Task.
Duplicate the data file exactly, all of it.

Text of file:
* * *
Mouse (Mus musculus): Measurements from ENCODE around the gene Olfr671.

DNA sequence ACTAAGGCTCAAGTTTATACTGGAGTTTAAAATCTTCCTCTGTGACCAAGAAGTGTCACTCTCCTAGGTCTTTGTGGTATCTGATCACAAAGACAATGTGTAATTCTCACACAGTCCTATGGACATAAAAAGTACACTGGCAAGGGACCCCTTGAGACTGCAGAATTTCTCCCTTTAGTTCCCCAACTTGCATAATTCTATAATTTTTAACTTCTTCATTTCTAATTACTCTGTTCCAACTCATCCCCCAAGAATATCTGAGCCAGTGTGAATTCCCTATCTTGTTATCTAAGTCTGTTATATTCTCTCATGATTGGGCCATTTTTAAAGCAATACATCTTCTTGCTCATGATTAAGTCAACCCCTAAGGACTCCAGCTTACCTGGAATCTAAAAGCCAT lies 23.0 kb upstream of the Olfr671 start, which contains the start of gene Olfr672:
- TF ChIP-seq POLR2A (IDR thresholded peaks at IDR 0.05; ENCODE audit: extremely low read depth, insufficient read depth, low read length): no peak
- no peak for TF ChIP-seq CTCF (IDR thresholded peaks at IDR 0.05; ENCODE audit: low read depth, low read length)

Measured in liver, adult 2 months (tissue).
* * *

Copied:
Mouse (Mus musculus): Measurements from ENCODE around the gene Olfr671.

DNA sequence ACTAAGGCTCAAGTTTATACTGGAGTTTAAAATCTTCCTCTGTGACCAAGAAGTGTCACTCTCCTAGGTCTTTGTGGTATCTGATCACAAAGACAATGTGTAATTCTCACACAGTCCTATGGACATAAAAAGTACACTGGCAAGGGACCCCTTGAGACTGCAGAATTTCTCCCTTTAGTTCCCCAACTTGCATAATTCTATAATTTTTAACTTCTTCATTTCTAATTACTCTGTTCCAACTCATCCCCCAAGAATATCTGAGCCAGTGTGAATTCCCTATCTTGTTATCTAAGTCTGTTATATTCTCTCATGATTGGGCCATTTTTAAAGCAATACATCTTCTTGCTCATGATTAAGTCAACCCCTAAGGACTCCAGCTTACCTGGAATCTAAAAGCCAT lies 23.0 kb upstream of the Olfr671 start, which contains the start of gene Olfr672:
- TF ChIP-seq POLR2A (IDR thresholded peaks at IDR 0.05; ENCODE audit: extremely low read depth, insufficient read depth, low read length): no peak
- no peak for TF ChIP-seq CTCF (IDR thresholded peaks at IDR 0.05; ENCODE audit: low read depth, low read length)

Measured in liver, adult 2 months (tissue).